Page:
|BAKER, CARLYE - FDACS-DPI
|IREY, MICHAEL - U.S. SUGAR CORP
|JONES, LISA - FDACS-DPI
Submitted to: Plant Disease
Publication Type: Peer Reviewed Journal
Publication Acceptance Date: 3/3/2008
Publication Date: 6/1/2008
Citation: Baker, C.A., Rosskopf, E.N., Irey, M.S., Jones, L., Adkins, S.T. 2008. Bidens mottle virus and Apium virus Y identified in Ammi majus in Florida. Plant Disease. 92:6:975.
Interpretive Summary: This is the first report of Bidens mottle virus and Apium virus Y (ApVY) in Ammi majus and the first report of ApVY in North America. It suggests that these viruses may be more widely distributed than previously reported. This report continues a cooperative research effort between ARS and Florida Department of Agriculture and Consumer Services-Divsion of Plant Industry, and provides a timely account of virus infection of A. majus to growers, Extension personnel and state and Federal regulatory and research scientists.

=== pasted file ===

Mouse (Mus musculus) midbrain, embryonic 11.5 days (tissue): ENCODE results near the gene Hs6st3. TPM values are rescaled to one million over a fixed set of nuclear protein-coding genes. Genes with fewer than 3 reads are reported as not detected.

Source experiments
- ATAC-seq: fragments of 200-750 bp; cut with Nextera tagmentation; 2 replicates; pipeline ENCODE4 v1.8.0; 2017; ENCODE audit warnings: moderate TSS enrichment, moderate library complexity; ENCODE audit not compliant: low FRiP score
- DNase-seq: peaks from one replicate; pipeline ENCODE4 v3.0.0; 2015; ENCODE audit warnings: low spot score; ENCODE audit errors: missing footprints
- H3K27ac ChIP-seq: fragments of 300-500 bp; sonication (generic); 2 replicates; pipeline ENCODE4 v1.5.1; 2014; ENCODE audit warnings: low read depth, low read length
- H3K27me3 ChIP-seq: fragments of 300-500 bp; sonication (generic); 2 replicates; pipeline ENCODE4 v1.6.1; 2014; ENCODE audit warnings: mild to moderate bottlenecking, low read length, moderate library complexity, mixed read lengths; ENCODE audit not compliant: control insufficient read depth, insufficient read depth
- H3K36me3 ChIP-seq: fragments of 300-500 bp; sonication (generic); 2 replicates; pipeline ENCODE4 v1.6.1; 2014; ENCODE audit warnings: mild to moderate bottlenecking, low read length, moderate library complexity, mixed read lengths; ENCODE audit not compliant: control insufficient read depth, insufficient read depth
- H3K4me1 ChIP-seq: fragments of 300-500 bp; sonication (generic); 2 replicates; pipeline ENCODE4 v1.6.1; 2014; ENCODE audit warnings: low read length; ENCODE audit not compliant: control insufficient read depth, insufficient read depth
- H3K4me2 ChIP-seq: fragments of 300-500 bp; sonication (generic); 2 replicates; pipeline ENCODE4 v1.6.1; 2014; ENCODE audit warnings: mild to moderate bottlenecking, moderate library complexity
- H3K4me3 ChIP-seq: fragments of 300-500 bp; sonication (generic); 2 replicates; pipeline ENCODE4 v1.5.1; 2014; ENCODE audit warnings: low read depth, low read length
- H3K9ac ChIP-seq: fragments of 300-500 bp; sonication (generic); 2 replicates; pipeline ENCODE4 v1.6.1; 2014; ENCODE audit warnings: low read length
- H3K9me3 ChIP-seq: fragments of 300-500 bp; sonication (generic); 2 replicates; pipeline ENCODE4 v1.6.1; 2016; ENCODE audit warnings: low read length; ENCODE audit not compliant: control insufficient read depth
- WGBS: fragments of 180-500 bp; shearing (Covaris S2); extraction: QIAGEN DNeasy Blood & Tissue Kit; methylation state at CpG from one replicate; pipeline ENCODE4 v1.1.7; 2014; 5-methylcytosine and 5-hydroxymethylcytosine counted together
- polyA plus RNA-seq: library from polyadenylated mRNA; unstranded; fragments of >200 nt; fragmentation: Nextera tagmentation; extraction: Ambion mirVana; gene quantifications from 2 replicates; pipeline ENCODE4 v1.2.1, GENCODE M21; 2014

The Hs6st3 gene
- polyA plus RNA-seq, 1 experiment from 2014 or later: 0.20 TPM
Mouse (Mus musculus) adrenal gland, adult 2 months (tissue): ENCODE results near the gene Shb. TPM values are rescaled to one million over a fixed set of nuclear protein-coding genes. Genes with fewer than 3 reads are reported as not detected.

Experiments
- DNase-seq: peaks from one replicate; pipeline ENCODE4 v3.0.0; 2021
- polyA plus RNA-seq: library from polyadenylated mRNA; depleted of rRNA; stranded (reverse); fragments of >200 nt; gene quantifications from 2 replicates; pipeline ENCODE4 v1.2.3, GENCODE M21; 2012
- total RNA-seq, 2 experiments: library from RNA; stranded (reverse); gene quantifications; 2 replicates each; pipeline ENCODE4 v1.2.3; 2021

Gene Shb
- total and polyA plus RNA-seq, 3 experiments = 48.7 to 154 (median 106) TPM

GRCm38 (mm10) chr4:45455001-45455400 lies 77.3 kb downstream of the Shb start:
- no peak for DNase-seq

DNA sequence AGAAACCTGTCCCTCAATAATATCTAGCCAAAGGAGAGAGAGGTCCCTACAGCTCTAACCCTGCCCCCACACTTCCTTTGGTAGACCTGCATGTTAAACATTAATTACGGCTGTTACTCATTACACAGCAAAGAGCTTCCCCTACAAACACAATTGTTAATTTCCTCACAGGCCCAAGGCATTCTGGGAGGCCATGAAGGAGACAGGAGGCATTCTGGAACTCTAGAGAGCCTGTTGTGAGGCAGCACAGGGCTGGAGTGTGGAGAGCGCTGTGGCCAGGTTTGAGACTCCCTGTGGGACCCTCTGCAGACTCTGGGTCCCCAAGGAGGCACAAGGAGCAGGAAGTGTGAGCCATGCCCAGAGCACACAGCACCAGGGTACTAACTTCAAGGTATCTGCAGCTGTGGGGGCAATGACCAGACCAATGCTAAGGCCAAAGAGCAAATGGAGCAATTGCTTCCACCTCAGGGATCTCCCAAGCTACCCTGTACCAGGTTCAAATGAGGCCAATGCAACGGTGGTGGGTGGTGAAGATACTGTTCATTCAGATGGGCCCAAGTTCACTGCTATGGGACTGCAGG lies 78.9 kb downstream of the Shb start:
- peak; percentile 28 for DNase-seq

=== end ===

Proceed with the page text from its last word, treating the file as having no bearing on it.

Technical Abstract: Ammi majus (bishop’s weed), a member of the Apiaceae, is grown for cut flowers in south Florida. In March 2005, plants were found showing virus-like symptoms including mosaic, vein clearing and leaf rugosity. Inclusion morphology in epidermal strips from these infected plants indicated the presence of one or more potyviruses. This was confirmed by enzyme linked immunosorbent assay (ELISA) using commercially-available antiserum for potyvirus identification. Clover yellow vein virus (ClYVV) was identified by sequencing and confirmed with specific antiserum. However, ClYVV was not identified in all potyvirus-infected samples from 2005, indicating the presence of one or more additional potyviruses. Bidens mottle virus (BiMoV) was subsequently identified by immunodiffuion tests using specific antiserum for BiMoV, cylindrical inclusion morphology in epidermal strips, host range data, and sequencing of reverse transcription-polymerase chain reaction (RT-PCR) products from degenerate potyvirus primers. Nucleotide and deduced amino acid sequences of a partial polyprotein gene sequence were 95% and 98% identical, respectively, to a Florida isolate of BiMoV we recently reported from tropical soda apple. Similar virus-like symptoms were again observed in A. majus in January 2007 and persisted through March. ELISA testing again indicated the presence of a potyvirus. However, neither ClYVV nor BiMoV were identified in the initial 2007 samples. Instead, sequence analysis of the RT-PCR products amplified with degenerate potyvirus primers from samples collected on two dates in January and one each in February and March revealed the presence of Apium virus Y (ApVY). The 3’ terminal portion of the genome was found to be 90-91 % identical to ApVY sequences in GenBank at the nucleotide level. Deduced amino acid sequences of the NIb and CP regions of these RT-PCR products were 96% and 95% identical, respectively, to ApVY sequences in GenBank. A single ApVY-infected sample from February 2007 was determined to be co-infected with BiMoV by RT-PCR. Nucleotide and deduced amino acid sequences of a partial polyprotein gene sequence were 95% and 97% identical, respectively, to the 2005 A. majus BiMoV isolate. Although ClYVV and BiMoV have previously been reported in other hosts in Florida, to the best of our knowledge, this is the first report of BiMoV and ApVY in A. majus anywhere and the first report of ApVY in North America.